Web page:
With the recent announcement of Epic Games’ $100million contribution to Fortnite tournaments, what does this mean for the esports world?
Haven’t heard the news yet (are you living under a rock?)! Fortnite, the number one most watched video game on Twitch, is now one of the biggest esports.
There’s a lot of hype around this huge announcement. We discussed it all on Episode 13 of Esports Central, so make sure you check it all out here. I wanted to touch on some of the details we spoke about as well as dive a little on some of those topics.
Max’s first question on the show “what does that mean and what’s going to happen to that money?” A good point to start off with. One of the things I mentioned in one of our esports groups is “with that kind of money, anything is possible”. You can pretty much do anything with that amount. Kale puts it all into perspective though, saying:
“that’s equivalent to the entire industry’s prize pools, across every esport in 2017”
It’s huge and it really puts the whole thing into perspective. But it raises some questions, what’s happening with the money, where is it going, is Fortnite an esport, how is it an esport, what even is esports?
Let’s address the last question first, and talk about what an esport really is. According to Nielsen, and the widely accepted definition of esports is very broadly, “competitive video gaming”. Again, what does this mean? You can’t have a $100 million Bejewelled tournament (although we know from Kale they had a million dollar one) and expect it to be an esport. Looking again to the physical world for clarification here – you know I like to draw comparisons.
There’s a difference between exercise and sport, and a difference in sport and Olympic sport. Therefore, there’s also a difference between video games, and esports. Sitting around your own bedroom playing Skyrim isn’t esports. There is however a grey line when we talk about some things. The Legend of Zelda Breath of the Wild isn’t an esport, but if it’s a speed run, then yes it’s competitive. So is that an esport? I’d say not.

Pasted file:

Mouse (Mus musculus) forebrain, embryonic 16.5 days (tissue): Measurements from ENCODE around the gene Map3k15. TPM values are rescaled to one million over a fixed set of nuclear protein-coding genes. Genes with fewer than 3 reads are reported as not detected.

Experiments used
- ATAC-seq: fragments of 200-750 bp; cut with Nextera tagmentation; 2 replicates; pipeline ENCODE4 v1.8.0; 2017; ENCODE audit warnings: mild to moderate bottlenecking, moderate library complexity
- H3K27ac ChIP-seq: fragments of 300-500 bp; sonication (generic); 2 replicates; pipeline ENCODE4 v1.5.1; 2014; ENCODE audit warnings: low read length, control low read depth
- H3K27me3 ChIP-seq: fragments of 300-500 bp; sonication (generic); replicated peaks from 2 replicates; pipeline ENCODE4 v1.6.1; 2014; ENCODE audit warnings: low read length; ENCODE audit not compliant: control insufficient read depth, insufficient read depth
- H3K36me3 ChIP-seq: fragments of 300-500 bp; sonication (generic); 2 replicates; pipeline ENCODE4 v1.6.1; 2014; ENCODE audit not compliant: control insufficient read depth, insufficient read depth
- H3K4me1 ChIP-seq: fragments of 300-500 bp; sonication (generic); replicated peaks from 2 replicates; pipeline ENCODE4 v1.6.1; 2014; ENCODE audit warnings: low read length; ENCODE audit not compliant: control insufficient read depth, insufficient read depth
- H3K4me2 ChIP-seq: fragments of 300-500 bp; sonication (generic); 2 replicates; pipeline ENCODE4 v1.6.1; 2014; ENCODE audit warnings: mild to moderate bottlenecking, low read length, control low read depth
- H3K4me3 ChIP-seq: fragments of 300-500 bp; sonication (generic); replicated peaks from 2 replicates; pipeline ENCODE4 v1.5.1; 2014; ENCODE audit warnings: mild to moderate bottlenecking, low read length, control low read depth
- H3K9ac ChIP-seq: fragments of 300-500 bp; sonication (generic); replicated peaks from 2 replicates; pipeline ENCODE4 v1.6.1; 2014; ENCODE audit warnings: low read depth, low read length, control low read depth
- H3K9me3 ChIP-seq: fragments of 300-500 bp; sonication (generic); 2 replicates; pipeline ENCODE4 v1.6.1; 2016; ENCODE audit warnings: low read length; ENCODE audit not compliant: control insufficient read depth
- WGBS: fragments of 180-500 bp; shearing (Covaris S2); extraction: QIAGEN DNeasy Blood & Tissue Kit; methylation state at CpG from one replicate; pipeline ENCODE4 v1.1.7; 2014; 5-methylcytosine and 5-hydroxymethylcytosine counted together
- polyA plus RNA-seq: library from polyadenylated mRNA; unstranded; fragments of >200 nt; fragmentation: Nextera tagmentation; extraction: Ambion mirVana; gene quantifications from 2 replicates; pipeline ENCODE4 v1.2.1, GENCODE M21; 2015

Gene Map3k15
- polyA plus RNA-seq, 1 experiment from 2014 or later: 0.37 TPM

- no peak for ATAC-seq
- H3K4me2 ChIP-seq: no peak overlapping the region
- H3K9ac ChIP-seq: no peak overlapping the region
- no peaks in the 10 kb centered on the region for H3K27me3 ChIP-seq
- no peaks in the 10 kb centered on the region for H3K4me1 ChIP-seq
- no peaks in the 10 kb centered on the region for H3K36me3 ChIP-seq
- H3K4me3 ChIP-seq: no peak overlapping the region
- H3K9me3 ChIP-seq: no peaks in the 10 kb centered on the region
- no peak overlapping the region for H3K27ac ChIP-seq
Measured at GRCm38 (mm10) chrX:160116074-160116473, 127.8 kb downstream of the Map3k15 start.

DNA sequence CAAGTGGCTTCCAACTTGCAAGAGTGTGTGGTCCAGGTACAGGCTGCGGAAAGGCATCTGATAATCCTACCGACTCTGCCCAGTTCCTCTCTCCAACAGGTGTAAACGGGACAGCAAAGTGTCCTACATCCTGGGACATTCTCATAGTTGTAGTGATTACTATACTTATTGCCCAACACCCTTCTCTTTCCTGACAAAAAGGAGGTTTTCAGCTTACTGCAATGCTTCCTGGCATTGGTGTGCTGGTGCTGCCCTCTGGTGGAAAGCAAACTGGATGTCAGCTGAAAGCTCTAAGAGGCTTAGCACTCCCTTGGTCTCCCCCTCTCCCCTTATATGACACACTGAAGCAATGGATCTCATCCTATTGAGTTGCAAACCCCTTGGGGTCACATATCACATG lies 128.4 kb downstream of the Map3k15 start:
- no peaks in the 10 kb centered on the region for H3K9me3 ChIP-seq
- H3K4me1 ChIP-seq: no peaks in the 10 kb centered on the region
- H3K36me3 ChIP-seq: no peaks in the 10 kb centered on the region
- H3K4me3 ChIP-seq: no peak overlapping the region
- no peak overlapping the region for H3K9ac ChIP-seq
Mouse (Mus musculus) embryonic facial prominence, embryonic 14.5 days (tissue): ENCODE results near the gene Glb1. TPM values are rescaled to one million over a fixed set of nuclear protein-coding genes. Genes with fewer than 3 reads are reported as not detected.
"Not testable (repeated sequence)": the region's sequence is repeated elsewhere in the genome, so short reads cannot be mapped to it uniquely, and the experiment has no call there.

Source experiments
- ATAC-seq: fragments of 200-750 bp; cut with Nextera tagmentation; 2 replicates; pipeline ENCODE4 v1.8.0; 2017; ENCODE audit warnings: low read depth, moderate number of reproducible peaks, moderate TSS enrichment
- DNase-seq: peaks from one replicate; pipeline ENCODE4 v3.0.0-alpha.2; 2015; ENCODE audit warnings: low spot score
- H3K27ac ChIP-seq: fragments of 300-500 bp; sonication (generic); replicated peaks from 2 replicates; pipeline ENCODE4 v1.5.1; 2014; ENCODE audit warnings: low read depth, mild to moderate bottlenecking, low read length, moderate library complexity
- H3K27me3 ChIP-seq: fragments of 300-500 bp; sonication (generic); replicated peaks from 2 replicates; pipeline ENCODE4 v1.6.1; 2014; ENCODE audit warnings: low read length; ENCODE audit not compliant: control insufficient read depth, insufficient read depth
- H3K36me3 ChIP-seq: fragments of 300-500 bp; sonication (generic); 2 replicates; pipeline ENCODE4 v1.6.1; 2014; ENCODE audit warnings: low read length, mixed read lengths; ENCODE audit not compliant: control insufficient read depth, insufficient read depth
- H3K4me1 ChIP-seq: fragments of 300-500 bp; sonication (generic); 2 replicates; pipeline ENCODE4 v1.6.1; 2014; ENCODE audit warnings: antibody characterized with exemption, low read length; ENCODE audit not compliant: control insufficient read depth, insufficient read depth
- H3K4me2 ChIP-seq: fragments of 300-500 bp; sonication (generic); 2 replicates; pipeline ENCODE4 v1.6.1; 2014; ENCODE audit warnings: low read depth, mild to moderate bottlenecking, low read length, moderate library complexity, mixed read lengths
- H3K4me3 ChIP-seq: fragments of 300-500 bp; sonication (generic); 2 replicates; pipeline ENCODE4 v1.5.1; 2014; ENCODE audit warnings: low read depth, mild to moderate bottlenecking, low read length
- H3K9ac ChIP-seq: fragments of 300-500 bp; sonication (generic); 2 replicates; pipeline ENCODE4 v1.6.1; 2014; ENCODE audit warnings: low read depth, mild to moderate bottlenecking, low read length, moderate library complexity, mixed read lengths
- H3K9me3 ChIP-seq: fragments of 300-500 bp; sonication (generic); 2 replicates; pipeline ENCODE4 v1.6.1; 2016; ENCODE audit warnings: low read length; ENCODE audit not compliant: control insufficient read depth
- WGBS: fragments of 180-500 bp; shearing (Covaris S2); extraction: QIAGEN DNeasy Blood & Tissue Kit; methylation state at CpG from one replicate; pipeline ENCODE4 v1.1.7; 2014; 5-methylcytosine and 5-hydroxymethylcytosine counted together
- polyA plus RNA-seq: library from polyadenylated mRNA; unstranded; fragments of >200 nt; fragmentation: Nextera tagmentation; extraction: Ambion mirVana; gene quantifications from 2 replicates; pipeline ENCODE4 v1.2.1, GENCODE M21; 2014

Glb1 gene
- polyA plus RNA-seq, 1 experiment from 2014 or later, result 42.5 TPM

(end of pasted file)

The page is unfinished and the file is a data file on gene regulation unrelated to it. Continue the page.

Esports really comes down to what Kale discussed in the episode and this is what I want to focus on… it’s structure! Structure defines a sport and gives it a set of rules in which to play or compete for prize money, for status, and for fame. Sports give people (players, managers, teams, organisers) the opportunity to show off their skills and talents. In turn, this brings in an audience to see them perform, and this audience brings money – advertising, sponsorship, sales etc. It’s all these things combined that make sport legitimate.
Over to esports, it’s the same thing. Esports; organised, structured video game tournaments, giving players, teams, organisers, the opportunity to show off their skills and talents. Therefore, if Fortnite can provide these things, and draw an audience to watch competitive game-play, then yes, it can be an esport. But how is it going to provide those things?
Something we mentioned on the show is “how are they going to make it a spectator sport?” You can’t simply follow Ninja around the whole time as Max stated. Broadcasting, in-game cameras, and showing the audience what they need to see is something even the most prominent esports haven’t got exactly right. There’s a lot to be done to increase spectatorship and viewer experiences across the board in the industry.
Fortnite is in a good position on this front. They have $100 million which they haven’t said where this is going. They will be able to use some of these resources to test, refine, and develop a really good way for organising and showing Fortnite as a competitive game. If they can nail down the tournament structure and provide an exciting, compelling spectator event, then Fortnite is well on it’s way to establishing itself in the esports landscape.
As we’ve said many times before, if you don’t have an audience, then you don’t have a have anything. Your audience gives you not just revenue, but legitimacy, and Fortnite already has a big HUGE following so they are in front there.
That’s the short sweet version for the moment. Based on these things, what’s your thoughts? Will Fortnite be an esport, or not? Let me know, and vote now on Twitter!